Online gambling cannot hope to thrive as an industry without an adequate payment processing system for operators and consumers alike.

Payments are at the heart of online gambling, from gamblers to bookmakers and vice versa—and while some payment processors have risen to the occasion and continuously deliver outstanding results for the industry, there is plenty of work to be done among banks, credit card issuers, and the processors themselves.  

Challenges for operators

Securing credit card processing in the online gambling industry is quite difficult, especially if you are required to obtain a high-risk merchant account. Most payment facilitators expect prior processing history with acceptable levels of refunds and chargebacks, as well as proof that you have been able to scale despite the inherent challenges. 

Given the legality of online gambling varies from state to state, these businesses and their associated payment processing accounts are typically labeled as high-risk. With this label comes a host of complications, such as higher fees and tighter regulations. 

Beyond the high likelihood of an operator needing to open a high-risk merchant account, demand for processors themselves has boomed as online casinos have grown in popularity. The need for ample processors continues to grow in newly legal states, and the Covid-19 pandemic drove interest in online gambling across the country as the majority of gamblers were routinely confined to their homes for virtually months at a time.  

To compound these challenges for gambling operators, many processors have indicated a lack of interest in dealing with the complexities of federal and state laws and regulations governing sports betting.  

As regulators continue to improve upon the existing framework of legal gambling, I am optimistic that more payment processors will embrace the gambling industry—but for now, many challenges remain for gambling companies. 

Profile of a great payment processor 

With so many inherent challenges to identifying a suitable payment processor, what should gambling companies look for?  

Given the difficult operating environment, online gambling merchants benefit from partnering with payment processors that specialise in high-risk processing. Ideally, such a payment processor will have experience in the gambling industry, which will enable them to navigate through the difficult regulatory terrain.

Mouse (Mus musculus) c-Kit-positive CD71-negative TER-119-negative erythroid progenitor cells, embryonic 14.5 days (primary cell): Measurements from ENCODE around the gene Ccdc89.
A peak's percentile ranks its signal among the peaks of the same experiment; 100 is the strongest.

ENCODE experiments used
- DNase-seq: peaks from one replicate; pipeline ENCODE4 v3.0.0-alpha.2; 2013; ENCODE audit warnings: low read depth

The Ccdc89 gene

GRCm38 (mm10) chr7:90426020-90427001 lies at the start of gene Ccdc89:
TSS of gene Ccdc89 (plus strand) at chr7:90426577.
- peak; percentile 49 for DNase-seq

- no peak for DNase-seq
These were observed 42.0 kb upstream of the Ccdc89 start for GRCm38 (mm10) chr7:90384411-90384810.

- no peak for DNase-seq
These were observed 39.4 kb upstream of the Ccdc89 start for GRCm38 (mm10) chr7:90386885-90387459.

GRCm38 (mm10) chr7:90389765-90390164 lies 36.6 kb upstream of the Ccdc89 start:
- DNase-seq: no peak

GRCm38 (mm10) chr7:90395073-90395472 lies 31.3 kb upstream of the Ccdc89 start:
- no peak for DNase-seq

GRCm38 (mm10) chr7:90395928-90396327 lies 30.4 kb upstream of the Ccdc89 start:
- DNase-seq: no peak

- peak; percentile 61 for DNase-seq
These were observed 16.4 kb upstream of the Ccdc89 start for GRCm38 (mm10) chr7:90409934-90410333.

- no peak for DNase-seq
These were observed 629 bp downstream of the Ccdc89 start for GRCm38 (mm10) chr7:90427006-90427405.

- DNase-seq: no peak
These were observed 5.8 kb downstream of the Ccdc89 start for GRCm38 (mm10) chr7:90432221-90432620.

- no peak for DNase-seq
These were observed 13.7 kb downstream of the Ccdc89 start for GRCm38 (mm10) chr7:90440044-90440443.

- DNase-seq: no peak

Processors should also be dedicated to heavily monitoring transactions for potentially fraudulent activity, which is crucial to ensuring the long-term success of the industry, as well as focused on helping businesses get (and stay) approved for processing. At this time, companies like Fiserv and Global Primex are leading the way in processing payments for the legal, regulated global gambling industry. The importance of utilising a processor with the size, scale, and stability that these companies offer cannot be overstated. 

Credit card processing for consumers 

For a gambler to place an online bet, they must first fund their associated account. Credit cards remain one of the most common ways to fund mobile betting accounts, yet despite the widespread legalisation of online sports betting and gambling, it is not uncommon for customers to have problems with credit card deposits.

Some issuing banks may still automatically decline credit card deposits related to online gambling due to anti-gambling policies employed by the bank, though this is becoming an increasingly uncommon issue. Additionally, not all credit card brands work equally well for online sports betting, and some issuers treat online gambling transactions as cash advances, which can be subject to higher interest rates and fees. 

While most legal sportsbooks accept credit card deposits, a handful of states prohibit funding betting accounts with any form of credit: namely Iowa, New Hampshire, and Rhode Island. Responsible gambling organisations like Entain Foundation US have expressed the main problem with this type of limitation: while well-intentioned, it disincentivises gamblers from using legal, regulated platforms, and encourages re-entry into the black market.  

ACH warranty 

ACH payments, a type of electronic bank-to-bank payment, are emerging as a favoured transaction method for the gaming industry. These payments are made through the banking system, rather than through card networks such as Visa or Mastercard, which simplifies the transaction process.  

Fiserv, for example, allows customers to process and deliver ACH transactions through their choice of deployment models, regardless of the transaction volume or size of your preferred financial institution.  

 Through their ACH Warranty offering, Fiserv also helps eliminate costly manual processes while expanding business services and offerings for gambling operators.  Further, and perhaps most importantly, their ACH Warranty solution mitigates risk across their customers’ ACH payment processing system. 

Moving forward

The importance of payment processing in online gambling cannot be overstated. For the industry to thrive, consumers and businesses alike need easy access to safe, highly efficient, reasonably priced payment processing. It is my hope that as the United States continues to embrace gambling, both culturally and politically, payment processing will improve, and ultimately enable this industry to flourish.  

William J. Pascrell III, Esq. (BP3) is a Partner at Princeton Public Affairs Group, the largest statewide lobbying firm in the country; a Trustee for Entain Foundation US, a nonprofit dedicated to promoting responsible gambling, sports integrity and corporate compliance in the U.S.; and a globally-recognised gambling expert.